Lunar lander emissions may interfere with lunar ice exploration

(ORDO NEWS) — In a new study, a team of scientists led by Parvathy Prem of the Applied Physics Laboratory at Johns Hopkins University, US, demonstrates that emissions from a medium-sized lunar lander can quickly spread across the lunar surface and potentially complicate scientific research on ice. located in the polar craters of our planet’s natural satellite.

Computer modeling of water vapor generated during fuel combustion in the engines of a descent vehicle weighing 1200 kilograms, which lands in the region of the moon’s south pole, showed that in just a few hours the emissions would spread over the entire surface of the Earth’s satellite. Between 30 and 40 percent of water vapor is retained in the lunar atmosphere and on the surface two months after landing, and about 20 percent eventually condenses into ice at the lunar poles.

The problem of engine emissions entering the lunar atmosphere as a result of a spacecraft landing is not new: it has been studied since the 60s. 20th century, when NASA’s Apollo lunar missions were planned. However, now this problem is gaining increasing importance, since, while the main purpose of the Apollo missions was to collect lunar soil, modern lunar missions planned for the near future aim to study water ice located in circumpolar lunar craters, its isotopic composition and other properties.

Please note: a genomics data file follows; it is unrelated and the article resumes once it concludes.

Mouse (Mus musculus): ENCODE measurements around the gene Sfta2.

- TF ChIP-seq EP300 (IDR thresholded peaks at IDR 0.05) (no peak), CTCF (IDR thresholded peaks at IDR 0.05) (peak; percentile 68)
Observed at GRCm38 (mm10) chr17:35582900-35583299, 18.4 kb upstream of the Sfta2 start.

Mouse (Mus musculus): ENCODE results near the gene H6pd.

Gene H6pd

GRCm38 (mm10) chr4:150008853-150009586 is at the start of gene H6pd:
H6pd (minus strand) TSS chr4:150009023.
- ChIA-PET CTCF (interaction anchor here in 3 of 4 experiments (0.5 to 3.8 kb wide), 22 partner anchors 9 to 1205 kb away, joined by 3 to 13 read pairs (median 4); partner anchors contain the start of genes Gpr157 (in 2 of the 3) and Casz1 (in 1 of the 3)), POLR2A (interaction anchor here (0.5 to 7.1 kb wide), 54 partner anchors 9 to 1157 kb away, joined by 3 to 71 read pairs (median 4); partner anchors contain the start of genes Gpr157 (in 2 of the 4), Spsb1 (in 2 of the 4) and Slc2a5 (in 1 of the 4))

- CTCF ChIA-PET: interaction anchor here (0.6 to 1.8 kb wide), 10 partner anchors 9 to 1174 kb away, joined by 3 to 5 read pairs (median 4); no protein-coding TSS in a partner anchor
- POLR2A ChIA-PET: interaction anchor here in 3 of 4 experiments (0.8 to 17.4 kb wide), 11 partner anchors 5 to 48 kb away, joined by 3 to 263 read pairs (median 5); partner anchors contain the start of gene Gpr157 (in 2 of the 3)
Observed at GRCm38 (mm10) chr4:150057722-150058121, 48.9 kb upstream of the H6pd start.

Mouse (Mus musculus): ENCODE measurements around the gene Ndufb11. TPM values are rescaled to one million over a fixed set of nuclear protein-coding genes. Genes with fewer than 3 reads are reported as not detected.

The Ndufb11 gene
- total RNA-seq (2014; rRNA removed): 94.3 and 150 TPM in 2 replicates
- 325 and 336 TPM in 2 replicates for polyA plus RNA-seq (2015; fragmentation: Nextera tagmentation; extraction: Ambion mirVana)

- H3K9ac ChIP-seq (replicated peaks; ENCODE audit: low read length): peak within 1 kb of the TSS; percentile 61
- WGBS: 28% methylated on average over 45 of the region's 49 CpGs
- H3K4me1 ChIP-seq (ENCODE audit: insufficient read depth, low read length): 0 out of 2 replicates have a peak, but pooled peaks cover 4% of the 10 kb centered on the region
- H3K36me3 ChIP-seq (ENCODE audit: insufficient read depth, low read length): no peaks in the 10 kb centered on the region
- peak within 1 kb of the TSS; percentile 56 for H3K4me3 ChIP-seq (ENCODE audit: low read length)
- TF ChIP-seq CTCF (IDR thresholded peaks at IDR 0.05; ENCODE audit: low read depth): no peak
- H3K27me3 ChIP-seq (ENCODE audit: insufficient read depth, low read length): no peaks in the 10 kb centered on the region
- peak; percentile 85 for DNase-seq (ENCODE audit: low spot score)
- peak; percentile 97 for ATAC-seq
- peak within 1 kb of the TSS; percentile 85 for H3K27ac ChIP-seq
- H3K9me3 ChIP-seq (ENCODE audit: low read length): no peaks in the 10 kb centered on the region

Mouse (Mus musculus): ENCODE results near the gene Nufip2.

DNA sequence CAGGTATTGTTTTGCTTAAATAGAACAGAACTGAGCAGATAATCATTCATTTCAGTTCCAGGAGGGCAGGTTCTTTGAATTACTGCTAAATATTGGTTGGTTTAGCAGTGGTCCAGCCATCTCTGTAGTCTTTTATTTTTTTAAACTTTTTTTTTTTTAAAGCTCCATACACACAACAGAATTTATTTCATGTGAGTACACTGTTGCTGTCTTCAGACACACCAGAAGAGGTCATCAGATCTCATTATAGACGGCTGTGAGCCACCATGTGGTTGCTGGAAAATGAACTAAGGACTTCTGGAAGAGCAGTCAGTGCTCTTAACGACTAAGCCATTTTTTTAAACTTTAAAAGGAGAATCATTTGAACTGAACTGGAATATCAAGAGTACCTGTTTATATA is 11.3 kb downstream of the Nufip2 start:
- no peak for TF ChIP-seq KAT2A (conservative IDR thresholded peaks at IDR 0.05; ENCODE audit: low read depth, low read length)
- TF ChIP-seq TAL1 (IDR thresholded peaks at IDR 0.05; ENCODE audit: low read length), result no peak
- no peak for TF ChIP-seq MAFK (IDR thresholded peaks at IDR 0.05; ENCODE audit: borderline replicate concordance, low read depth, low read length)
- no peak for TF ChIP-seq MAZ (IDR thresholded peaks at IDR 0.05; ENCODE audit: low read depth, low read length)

The formation on the surface of the lunar ice deposits of a thin crust of water ice formed as a result of condensation of steam emitted during fuel combustion in the braking engines of the descent vehicle can significantly distort the measurement results, the authors note.

At present, Prem and her colleagues plan to improve their model by introducing into it the results of measurements of water vapor concentrations in the atmosphere and on the lunar surface during future landings of various vehicles on its surface and correcting with their help the received coefficient reflecting the ability of water vapor to remain on the lunar surface for a long time.


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